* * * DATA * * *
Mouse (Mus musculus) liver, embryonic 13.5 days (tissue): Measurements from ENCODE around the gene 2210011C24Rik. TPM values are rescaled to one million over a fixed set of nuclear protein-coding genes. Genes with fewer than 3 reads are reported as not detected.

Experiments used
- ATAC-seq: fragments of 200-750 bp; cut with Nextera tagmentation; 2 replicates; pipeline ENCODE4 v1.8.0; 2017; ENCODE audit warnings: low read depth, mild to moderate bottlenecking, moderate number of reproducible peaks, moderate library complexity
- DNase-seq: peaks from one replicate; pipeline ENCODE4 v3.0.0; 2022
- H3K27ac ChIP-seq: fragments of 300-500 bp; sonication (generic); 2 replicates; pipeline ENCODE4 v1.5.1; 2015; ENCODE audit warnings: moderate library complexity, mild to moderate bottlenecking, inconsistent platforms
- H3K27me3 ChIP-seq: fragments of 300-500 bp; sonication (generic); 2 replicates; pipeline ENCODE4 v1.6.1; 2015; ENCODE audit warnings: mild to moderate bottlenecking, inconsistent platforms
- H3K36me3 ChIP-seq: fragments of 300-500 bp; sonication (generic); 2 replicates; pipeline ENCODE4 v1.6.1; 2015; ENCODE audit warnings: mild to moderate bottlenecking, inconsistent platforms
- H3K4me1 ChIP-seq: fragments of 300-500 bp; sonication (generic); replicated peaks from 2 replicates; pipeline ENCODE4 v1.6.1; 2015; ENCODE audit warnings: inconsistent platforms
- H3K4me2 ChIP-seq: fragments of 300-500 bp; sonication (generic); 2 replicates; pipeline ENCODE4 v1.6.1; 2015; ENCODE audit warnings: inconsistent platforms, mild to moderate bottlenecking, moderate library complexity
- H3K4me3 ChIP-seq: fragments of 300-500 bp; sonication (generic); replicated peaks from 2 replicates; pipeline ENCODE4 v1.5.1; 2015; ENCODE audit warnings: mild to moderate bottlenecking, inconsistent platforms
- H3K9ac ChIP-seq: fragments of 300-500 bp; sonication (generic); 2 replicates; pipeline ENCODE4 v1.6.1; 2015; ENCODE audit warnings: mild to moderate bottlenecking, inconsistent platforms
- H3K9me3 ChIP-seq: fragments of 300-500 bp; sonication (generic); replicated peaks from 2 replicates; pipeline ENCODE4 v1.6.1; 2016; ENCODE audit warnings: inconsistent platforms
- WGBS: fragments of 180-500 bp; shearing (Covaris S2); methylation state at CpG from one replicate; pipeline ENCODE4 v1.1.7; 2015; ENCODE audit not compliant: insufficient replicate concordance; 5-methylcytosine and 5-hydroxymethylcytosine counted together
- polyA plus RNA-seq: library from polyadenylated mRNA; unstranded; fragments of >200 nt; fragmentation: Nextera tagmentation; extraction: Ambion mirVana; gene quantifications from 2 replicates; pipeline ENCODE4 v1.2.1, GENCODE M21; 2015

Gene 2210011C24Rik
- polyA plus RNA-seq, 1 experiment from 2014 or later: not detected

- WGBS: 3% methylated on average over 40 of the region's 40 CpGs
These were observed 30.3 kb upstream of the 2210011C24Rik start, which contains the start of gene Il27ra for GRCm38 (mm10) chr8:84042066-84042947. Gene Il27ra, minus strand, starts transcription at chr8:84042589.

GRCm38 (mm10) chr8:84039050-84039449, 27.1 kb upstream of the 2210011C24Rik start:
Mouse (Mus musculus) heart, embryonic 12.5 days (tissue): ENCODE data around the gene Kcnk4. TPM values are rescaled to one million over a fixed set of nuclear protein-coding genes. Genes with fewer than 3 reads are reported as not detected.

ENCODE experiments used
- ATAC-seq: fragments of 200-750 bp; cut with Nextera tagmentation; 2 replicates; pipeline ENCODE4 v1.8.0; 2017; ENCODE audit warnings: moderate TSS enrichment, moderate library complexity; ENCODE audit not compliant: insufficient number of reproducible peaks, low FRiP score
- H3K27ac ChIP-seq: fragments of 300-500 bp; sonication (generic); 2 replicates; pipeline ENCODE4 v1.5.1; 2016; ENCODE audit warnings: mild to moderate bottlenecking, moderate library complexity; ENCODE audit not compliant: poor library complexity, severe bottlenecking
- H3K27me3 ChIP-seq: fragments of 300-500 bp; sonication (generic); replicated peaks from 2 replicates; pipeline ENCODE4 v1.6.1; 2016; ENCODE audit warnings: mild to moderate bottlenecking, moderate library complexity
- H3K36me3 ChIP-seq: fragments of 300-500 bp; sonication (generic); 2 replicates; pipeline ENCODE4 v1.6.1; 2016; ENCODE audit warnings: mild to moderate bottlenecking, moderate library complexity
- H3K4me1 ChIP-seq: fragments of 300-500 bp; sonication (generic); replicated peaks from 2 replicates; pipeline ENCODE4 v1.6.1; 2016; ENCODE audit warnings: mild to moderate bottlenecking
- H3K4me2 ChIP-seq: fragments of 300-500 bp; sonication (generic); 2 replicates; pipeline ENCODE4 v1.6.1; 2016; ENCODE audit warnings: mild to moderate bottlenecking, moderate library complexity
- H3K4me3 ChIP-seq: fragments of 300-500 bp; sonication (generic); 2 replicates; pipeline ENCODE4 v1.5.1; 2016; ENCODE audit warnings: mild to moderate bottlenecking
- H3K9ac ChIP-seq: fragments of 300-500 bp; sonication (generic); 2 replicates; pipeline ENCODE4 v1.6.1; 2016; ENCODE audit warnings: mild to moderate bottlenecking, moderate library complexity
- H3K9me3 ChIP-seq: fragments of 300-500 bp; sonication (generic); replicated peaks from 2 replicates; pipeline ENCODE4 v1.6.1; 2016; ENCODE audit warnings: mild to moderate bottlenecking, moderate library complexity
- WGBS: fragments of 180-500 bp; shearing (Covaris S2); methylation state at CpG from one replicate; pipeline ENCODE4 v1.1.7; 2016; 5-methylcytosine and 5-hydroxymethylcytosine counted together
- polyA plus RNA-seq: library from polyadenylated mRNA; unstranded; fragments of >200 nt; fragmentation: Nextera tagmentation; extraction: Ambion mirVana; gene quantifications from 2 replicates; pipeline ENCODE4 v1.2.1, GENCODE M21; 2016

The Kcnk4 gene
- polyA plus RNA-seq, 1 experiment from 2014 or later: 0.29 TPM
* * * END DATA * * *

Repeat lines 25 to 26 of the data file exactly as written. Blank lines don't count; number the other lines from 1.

- H3K36me3 ChIP-seq: fragments of 300-500 bp; sonication (generic); 2 replicates; pipeline ENCODE4 v1.6.1; 2016; ENCODE audit warnings: mild to moderate bottlenecking, moderate library complexity
- H3K4me1 ChIP-seq: fragments of 300-500 bp; sonication (generic); replicated peaks from 2 replicates; pipeline ENCODE4 v1.6.1; 2016; ENCODE audit warnings: mild to moderate bottlenecking